Delta Airlines will further simplify its fleet by retiring three more aircraft types, it announced in a stock exchange filing on September 25.
The first to go out by December 2023 will the Bombardier CRJ200s, of which 22 are already in storage. Delta Connection operates 76 CRJ200s for regional operations, mostly by SkyWest and Endeavor Air. The aircraft are around eighteen years old.
By December 2025, the fleet will no longer have the Boeing 717 and 767-300ER either. Delta currently operates 45 717s, with the remaining 46 in storage. They are between fifteen and twenty years old. The airline has sixteen 767-300ERs in service now, with 38 in storage. These aircraft are over twenty years old.
The early phasing out of the CRJ200s, 717s and more 767-300ERs is part of Delta’s simplification strategy that primarily has cost savings in mind. Last week, the Board looked at the impairment of this fleet and concluded that the “carrying value of these aircraft was no longer recoverable when compared to their estimated remaining future cash flows. Consequently, during the September 2020 quarter, Delta expects to record non-cash impairment charges associated with these aircraft.” The airline expects this to be in the range of $2.0-2.5 billion while an immaterial amount is expected to result in future cash expenditures.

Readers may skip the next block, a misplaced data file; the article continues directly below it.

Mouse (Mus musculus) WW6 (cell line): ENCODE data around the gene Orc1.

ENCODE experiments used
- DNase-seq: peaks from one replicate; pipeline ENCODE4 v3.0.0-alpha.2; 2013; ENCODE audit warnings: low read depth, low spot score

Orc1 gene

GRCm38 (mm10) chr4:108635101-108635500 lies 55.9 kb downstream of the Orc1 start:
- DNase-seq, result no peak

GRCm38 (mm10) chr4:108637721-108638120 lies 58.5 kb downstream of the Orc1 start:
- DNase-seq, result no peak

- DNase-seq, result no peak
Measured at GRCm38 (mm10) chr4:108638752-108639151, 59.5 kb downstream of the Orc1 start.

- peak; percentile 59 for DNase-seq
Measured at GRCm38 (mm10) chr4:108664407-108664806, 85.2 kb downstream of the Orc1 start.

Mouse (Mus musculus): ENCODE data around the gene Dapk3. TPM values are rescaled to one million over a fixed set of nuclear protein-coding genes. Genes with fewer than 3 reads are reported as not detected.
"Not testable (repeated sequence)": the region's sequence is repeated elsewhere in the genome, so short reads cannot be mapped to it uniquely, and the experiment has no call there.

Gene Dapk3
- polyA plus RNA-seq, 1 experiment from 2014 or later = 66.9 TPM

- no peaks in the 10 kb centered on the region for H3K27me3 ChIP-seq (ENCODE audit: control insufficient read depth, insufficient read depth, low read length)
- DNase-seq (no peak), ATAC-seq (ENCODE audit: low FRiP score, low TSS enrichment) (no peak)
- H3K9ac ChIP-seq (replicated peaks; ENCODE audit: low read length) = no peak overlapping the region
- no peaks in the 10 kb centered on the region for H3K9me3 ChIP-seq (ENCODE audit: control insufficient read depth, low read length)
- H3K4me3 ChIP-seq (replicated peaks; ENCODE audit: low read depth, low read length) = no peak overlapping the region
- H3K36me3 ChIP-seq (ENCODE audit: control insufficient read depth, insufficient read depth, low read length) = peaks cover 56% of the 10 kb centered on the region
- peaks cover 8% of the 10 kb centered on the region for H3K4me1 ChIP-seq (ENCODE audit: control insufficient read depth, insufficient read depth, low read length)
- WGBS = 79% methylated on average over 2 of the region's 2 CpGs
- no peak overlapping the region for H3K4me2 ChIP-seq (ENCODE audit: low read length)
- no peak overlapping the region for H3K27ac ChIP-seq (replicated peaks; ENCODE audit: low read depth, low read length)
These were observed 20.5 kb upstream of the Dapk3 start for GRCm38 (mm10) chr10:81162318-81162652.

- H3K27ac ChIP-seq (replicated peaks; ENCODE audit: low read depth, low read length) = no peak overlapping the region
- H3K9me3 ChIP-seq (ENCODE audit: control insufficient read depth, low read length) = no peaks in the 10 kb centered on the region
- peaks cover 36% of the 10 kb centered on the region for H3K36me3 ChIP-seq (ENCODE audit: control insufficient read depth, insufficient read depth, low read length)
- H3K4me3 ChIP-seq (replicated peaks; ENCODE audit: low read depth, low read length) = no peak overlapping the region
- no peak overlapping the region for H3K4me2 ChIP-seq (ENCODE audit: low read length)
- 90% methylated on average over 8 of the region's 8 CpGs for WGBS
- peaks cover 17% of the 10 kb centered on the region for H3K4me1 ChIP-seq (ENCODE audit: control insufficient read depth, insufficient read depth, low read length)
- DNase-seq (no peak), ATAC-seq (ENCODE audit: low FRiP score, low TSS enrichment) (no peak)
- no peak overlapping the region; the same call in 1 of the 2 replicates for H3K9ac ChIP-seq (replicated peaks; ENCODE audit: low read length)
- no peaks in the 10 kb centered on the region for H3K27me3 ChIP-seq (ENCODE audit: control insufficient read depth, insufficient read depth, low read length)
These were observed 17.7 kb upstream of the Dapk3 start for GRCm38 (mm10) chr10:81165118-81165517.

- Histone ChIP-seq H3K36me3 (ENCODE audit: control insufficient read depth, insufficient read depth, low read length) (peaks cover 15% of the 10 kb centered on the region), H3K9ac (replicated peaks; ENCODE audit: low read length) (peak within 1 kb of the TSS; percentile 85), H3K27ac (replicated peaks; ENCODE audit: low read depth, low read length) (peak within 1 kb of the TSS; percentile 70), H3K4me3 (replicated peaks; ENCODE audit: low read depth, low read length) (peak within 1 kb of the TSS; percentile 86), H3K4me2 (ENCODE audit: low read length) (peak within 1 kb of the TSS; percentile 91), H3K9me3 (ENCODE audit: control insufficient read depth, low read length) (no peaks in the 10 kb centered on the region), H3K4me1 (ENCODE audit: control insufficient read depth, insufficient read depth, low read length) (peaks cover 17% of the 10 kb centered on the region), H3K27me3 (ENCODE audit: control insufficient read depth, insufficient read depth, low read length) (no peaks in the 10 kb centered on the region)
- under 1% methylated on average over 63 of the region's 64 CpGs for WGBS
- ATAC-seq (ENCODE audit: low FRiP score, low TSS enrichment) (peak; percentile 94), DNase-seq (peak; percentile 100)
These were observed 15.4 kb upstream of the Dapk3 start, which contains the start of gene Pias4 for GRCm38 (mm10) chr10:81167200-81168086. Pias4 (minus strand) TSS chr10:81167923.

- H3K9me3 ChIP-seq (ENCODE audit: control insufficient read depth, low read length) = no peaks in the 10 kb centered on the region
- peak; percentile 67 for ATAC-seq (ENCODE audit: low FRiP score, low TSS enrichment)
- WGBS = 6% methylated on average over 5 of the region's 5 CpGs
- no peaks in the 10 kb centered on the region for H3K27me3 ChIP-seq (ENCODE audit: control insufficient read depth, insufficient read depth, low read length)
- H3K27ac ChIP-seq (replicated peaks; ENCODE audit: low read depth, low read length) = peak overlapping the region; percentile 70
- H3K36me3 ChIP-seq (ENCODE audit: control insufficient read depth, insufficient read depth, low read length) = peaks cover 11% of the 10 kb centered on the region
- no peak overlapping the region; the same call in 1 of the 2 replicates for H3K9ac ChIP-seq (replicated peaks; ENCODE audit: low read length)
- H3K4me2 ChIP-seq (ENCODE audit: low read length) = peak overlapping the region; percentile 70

Between March and June, Delta retired all McDonnell-Douglas MD-88s, resulting in impairment costs of $22 million of this aging fleet. In June, seven 767-300ERs were retired as well (impairment $180 million) as its McDonnell-Douglas MD-90s ($330 million) and ten Airbus A320s ($60 million). By October, all 777-200s and 737-700s will have left the fleet. Impairment on the triple sevens is the highest at $1.4 billion, as these aircraft are relatively new and had received recent cabin updates. Impairment on the 737s has been $220 million.
Delta isn’t ruling out further retirements if it needs further cost savings. The airline has been bolstering its liquidity position recently by offering $2.5 billion in secure notes due in 2025 and $3.5 billion in a note that matures in 2028. Its loyalty program SkyMiles has agreed on a term loan facility of $3.0 billion. As it has secured its own facilities, Delta will no longer call on the government to provide it with a guaranteed loan of $4.6 billion that was available to the airline under the CARES act.